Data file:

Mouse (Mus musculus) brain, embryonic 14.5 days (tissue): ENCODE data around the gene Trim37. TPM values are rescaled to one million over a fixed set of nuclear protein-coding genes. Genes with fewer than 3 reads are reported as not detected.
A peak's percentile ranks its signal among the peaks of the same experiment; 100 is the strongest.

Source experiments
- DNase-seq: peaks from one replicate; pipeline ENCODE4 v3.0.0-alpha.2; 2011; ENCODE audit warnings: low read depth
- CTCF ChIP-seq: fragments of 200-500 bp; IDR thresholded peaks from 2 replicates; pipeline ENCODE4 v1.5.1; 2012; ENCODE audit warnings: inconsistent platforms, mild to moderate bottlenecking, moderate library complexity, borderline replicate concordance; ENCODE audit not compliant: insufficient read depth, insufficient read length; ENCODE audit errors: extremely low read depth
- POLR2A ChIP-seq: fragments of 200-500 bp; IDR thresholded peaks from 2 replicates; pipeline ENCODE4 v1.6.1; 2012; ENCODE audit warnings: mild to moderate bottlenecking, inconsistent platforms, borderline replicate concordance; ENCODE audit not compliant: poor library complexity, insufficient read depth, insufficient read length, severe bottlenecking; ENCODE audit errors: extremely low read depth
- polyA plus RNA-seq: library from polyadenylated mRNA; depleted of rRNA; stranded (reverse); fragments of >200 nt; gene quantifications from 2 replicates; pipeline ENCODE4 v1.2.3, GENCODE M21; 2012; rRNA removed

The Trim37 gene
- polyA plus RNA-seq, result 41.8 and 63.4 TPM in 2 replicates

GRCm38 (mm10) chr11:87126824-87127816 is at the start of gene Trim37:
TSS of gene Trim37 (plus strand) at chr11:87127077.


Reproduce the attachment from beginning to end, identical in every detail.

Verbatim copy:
Mouse (Mus musculus) brain, embryonic 14.5 days (tissue): ENCODE data around the gene Trim37. TPM values are rescaled to one million over a fixed set of nuclear protein-coding genes. Genes with fewer than 3 reads are reported as not detected.
A peak's percentile ranks its signal among the peaks of the same experiment; 100 is the strongest.

Source experiments
- DNase-seq: peaks from one replicate; pipeline ENCODE4 v3.0.0-alpha.2; 2011; ENCODE audit warnings: low read depth
- CTCF ChIP-seq: fragments of 200-500 bp; IDR thresholded peaks from 2 replicates; pipeline ENCODE4 v1.5.1; 2012; ENCODE audit warnings: inconsistent platforms, mild to moderate bottlenecking, moderate library complexity, borderline replicate concordance; ENCODE audit not compliant: insufficient read depth, insufficient read length; ENCODE audit errors: extremely low read depth
- POLR2A ChIP-seq: fragments of 200-500 bp; IDR thresholded peaks from 2 replicates; pipeline ENCODE4 v1.6.1; 2012; ENCODE audit warnings: mild to moderate bottlenecking, inconsistent platforms, borderline replicate concordance; ENCODE audit not compliant: poor library complexity, insufficient read depth, insufficient read length, severe bottlenecking; ENCODE audit errors: extremely low read depth
- polyA plus RNA-seq: library from polyadenylated mRNA; depleted of rRNA; stranded (reverse); fragments of >200 nt; gene quantifications from 2 replicates; pipeline ENCODE4 v1.2.3, GENCODE M21; 2012; rRNA removed

The Trim37 gene
- polyA plus RNA-seq, result 41.8 and 63.4 TPM in 2 replicates

GRCm38 (mm10) chr11:87126824-87127816 is at the start of gene Trim37:
TSS of gene Trim37 (plus strand) at chr11:87127077.